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Pioneering Rabbi Dr Jackie Tabick set to retire


Rabbi Dr Jackie Tabick, Britain’s first female rabbi, is to retire after stepping down from her current role as Convenor of the Reform Judaism Beit Din after 11 years. 

Ordained by Leo Baeck College in 1975, at the age of 27, Rabbi Jackie was a pioneer and mentor for the many women rabbis who followed in the Progressive movements. 

She worked for many years at West London Synagogue with Rabbi Hugo Gryn and then at North West Surrey Synagogue. She has always been a passionate supporter of interfaith work becoming co-President of the World Congress of Faiths helping to deepen religious understanding, respect and co-operation. 

It is estimated that during her time as Beit Din Convenor, she has overseen more than 1,300 UK conversions and at least 300 European candidates.  

Rabbi Jackie said: “It has been a real honour and joy to head the Beit Din of the Reform Movement for the last eleven years. I have always regarded my rabbinate as a time to try to reach out and to be as helpful as I can to others on their Jewish journey. Being with wonderful, inspired, enthusiastic, knowledgeable and committed people as they begin their ‘official’ journey as part of our people has been an absolute mitzvah, a chance to share this sacred moment in their lives. I wish my successor similar joy in this amazing and privileged position, to help others become part of our world.” 

Jackie was renowned for her engaging and down to earth sermons and she also held positions of Chair of the Assembly of Rabbis, Chair of the Council of Reform and Liberal Rabbis and Vice president of the Movement for Reform Judaism.  

Rabbi Jackie, who was presented with a series of gifts by colleagues on her retirement, has always played down her status as the first female rabbi in the UK but her achievement is widely acknowledged by those who followed her.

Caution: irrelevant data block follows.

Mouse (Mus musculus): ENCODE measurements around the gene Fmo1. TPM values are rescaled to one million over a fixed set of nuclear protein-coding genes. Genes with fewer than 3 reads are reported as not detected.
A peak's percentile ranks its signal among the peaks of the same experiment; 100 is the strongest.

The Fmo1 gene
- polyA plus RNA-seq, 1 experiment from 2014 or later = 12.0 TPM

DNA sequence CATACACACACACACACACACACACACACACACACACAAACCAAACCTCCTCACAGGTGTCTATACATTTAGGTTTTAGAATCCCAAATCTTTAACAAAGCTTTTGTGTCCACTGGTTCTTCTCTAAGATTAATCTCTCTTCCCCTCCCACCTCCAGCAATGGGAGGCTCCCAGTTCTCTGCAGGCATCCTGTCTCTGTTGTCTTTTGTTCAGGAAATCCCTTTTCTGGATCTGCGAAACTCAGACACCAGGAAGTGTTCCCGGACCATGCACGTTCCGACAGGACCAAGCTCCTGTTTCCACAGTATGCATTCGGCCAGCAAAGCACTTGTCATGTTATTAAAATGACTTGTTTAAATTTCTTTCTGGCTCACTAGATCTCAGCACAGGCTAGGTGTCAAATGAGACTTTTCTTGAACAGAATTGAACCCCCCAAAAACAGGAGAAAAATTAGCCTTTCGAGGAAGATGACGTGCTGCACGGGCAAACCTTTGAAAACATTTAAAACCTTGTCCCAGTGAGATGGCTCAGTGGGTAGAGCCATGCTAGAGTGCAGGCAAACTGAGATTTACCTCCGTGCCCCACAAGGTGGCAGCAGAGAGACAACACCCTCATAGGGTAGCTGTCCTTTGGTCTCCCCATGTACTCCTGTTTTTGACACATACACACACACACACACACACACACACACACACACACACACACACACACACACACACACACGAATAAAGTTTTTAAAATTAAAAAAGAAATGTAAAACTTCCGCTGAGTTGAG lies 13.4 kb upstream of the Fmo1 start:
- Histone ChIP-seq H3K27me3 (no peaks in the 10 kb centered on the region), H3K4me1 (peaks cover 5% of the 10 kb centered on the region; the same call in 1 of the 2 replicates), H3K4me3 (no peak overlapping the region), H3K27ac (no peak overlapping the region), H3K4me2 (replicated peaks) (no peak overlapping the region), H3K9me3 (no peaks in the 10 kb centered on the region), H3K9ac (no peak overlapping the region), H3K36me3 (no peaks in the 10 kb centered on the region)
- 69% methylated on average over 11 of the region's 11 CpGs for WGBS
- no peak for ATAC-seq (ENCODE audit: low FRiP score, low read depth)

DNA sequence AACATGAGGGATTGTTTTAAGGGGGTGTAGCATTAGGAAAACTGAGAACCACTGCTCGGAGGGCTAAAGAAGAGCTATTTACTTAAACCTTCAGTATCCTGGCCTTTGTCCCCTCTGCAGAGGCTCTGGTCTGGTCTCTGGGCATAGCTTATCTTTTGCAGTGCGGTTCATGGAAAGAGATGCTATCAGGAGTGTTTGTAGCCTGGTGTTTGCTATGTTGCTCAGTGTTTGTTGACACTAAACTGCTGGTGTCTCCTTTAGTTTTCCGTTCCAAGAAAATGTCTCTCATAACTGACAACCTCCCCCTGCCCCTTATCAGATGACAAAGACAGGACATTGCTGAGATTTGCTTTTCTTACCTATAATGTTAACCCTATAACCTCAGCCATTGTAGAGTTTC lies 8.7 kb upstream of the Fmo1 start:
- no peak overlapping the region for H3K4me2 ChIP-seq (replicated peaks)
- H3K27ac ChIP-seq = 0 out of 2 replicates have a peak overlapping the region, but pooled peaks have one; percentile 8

“I’m fascinated by her struggles and achievements,” said Rabbi Debbie Young-Somers. “She is an inspiration to us all. I was aware of how many battles that had been fought before me. I have learned so much from her. She paved the way for me and so many other women to say I’m going to be a rabbi and of course it was possible.” 

“It’s a rare and beautiful thing for someone to mix profound compassion, kindness and love, combined with such hard work all driven by ideology and care,” added Rabbi Laura Janner-Klausner. 

And Rabbi Robyn Ashworth Steen said: “Jackie modelled to me such compassion and leadership and as Beit Din Convenor she was always so true to the values of putting the people first when dealing with status and legal issues during such emotional times in people’s lives. Jackie leaves the Beit Din in an amazing space. Her support has meant the world to me and I hope it will continue.”  

Inevitably Rabbi Jackie is not stopping immediately. She will continue at the European Beit Din for another year and as she says “I hope to run services every now and then.” 

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